A glass of wine or finger of brandy is often used as a tool for relaxation, as well as a way of coping with anxiety or depression. However, alcohol consumption disrupts your sleeping pattern, so you are more likely to wake up during the night.

While a glass of vino might help when you’re falling asleep, it’s not going to do much for staying asleep throughout the entire night or feeling rested the next day.

Meditate and Relax

Depression can cause you to ruminate—thinking about the same things over and over—which can keep you up at night. Meditation strategies or other relaxation exercises can help calm your mind and get you ready to fall asleep.

These might include yoga or deep-abdominal breathing. Take about an hour before bedtime to unwind by turning off all electronics, taking a warm shower or bath, and decompressing in preparation for sleep.

Journal About Your Worries

If your worries or repetitive negative thoughts aren’t going away with relaxation strategies, find a notebook and write down the troubling thoughts. This contains the thoughts that might keep you awake as your brain goes over them again and again.

You might even designate a bit of time before bedtime as your designated “worry time,” so you can really clear your mind.

Get Out of Bed

If you’re not tired, don’t just lie there tossing and turning. Get out of bed, go into another room, and engage in some light activity, such as reading.

Avoid using anything with a screen, such as your phone or laptop. Research suggests that the blue light that these devices emit interferes with normal circadian rhythms and can cause further sleep disturbances.

When you feel drowsy, go back to bed for what will hopefully be a more successful attempt at sleeping.

Spend Time Outside During the Day

Spending time in natural light during the day can help regulate your circadian rhythm. The internal biological clock that regulates the sleep-wake cycle is influenced by light; when there’s less light at night, your body releases melatonin.

In the morning, the sun cues your brain and body to wake up. If you’re spending all your time indoors in the dark, you might suffer from sleep problems. Regular exercise can also help with sleep issues, as well as depression, provided it’s not done immediately before bed.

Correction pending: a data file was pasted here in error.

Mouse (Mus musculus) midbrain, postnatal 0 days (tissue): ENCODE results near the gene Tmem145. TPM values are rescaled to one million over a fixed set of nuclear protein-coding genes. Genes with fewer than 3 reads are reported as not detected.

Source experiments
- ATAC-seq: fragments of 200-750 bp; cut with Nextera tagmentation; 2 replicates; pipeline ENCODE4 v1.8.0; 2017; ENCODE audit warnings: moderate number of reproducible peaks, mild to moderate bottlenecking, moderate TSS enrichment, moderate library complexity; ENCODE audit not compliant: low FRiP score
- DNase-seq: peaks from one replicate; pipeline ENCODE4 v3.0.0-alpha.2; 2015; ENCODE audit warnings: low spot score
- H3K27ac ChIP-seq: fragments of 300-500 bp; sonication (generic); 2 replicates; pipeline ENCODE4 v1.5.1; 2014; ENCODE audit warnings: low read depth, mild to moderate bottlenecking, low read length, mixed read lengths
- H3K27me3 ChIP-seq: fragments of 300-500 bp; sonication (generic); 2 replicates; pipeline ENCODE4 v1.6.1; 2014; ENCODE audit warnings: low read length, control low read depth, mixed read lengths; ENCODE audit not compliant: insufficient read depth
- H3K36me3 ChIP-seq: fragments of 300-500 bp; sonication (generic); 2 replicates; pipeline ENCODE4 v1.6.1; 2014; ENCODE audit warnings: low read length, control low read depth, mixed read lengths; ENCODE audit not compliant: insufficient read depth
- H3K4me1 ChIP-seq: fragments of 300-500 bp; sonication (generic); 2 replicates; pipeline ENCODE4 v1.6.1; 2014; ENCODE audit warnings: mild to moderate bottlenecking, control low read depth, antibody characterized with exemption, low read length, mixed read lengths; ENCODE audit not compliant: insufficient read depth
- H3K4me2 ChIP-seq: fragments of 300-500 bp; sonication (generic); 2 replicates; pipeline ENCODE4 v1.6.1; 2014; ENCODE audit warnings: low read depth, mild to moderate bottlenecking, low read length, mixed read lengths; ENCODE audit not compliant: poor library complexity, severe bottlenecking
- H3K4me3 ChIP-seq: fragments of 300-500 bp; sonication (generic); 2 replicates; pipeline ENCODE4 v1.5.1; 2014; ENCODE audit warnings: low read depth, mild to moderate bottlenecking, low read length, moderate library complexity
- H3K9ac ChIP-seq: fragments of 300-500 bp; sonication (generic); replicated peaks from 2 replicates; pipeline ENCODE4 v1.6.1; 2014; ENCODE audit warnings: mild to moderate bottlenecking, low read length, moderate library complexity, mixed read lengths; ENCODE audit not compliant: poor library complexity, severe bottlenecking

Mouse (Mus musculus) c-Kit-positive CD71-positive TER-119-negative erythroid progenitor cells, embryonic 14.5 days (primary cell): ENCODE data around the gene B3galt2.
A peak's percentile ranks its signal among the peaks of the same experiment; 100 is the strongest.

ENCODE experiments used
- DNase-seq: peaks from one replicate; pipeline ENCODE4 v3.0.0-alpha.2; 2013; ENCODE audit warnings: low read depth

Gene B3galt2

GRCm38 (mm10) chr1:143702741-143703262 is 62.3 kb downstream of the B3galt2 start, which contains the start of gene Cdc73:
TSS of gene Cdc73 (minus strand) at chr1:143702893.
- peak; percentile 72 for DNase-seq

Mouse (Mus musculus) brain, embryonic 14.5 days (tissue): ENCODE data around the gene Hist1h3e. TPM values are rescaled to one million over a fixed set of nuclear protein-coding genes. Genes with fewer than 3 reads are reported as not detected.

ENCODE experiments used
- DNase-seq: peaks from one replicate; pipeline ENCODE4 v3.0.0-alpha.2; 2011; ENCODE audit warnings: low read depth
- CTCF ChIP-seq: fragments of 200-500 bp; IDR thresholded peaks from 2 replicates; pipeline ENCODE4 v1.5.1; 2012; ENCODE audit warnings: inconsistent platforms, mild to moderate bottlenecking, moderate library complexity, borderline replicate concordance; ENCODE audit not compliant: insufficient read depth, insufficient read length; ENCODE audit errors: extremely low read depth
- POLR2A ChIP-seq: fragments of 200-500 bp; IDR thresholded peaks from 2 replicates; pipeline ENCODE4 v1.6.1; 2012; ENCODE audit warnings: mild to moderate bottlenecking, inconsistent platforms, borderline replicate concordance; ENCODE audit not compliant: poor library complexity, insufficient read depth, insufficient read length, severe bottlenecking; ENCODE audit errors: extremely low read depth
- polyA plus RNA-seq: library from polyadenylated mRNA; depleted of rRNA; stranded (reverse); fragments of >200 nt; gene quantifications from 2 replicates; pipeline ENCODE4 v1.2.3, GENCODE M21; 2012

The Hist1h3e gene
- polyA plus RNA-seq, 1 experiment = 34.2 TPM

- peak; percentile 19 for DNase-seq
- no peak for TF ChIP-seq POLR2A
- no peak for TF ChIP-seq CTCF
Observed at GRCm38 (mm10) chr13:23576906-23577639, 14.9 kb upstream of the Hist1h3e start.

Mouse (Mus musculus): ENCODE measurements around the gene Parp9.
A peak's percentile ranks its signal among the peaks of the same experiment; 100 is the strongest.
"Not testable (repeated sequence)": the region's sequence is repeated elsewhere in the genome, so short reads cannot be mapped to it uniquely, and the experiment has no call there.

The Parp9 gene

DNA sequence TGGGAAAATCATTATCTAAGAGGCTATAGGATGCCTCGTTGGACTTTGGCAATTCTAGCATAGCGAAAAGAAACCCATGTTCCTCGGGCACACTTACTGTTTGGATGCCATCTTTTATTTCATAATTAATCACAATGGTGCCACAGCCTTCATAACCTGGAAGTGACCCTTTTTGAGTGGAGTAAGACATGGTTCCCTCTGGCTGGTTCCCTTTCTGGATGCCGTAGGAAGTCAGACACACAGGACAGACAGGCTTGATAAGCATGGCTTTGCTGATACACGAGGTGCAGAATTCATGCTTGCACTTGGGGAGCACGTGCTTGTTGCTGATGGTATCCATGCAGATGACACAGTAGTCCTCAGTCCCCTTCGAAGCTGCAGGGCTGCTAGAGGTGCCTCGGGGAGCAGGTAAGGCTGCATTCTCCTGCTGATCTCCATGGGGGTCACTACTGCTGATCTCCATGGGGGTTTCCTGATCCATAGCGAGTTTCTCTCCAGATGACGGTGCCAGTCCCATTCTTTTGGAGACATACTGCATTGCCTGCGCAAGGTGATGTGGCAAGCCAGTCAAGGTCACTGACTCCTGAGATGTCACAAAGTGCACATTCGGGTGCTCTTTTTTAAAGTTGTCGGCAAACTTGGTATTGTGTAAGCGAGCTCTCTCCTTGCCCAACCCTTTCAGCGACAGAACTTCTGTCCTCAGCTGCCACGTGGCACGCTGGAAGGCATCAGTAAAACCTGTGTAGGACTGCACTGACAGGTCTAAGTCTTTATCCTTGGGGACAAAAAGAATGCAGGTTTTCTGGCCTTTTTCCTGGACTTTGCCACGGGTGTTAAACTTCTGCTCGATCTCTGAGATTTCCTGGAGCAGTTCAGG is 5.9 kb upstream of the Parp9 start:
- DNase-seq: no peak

A Word From Verywell

Depression and sleep difficulties are definitely a challenge. But seeking professional help is key to feeling better.

If you or a loved one are struggling with depression, contact the Substance Abuse and Mental Health Services Administration (SAMHSA) National Helpline at 1-800-662-4357 for information on support and treatment facilities in your area.

For more mental health resources, see our National Helpline Database.

You might find you sleep better when you are feeling less depressed. Or, you may find sleeping better eases your depression. Both conditions are treatable and they can get better with professional support.

3 Sources
Verywell Mind uses only high-quality sources, including peer-reviewed studies, to support the facts within our articles. Read our editorial process to learn more about how we fact-check and keep our content accurate, reliable, and trustworthy.
  1. Mason EC, Harvey AG. Insomnia before and after treatment for anxiety and depressionJournal of Affective Disorders. 2014;168:415-421. doi:10.1016/j.jad.2014.07.020

  2. Cappuccio FP, D'Elia L, Strazzullo P, Miller MA. Sleep duration and all-cause mortality: a systematic review and meta-analysis of prospective studiesSleep. 2010;33(5):585-592. doi:10.1093/sleep/33.5.585

  3. Duffy JF, Czeisler CA. Effect of light on human circadian physiologySleep Med Clin. 2009;4(2):165-177. doi:10.1016/j.jsmc.2009.01.004

Additional Reading

By Amy Morin, LCSW, Editor-in-Chief
Amy Morin, LCSW, is the Editor-in-Chief of Verywell Mind. She's also a licensed clinical social worker, psychotherapist, and international bestselling author. Her books, including "13 Things Mentally Strong People Don't Do," have been translated into more than 40 languages. Her TEDx talk,  "The Secret of Becoming Mentally Strong," is one of the most viewed talks of all time.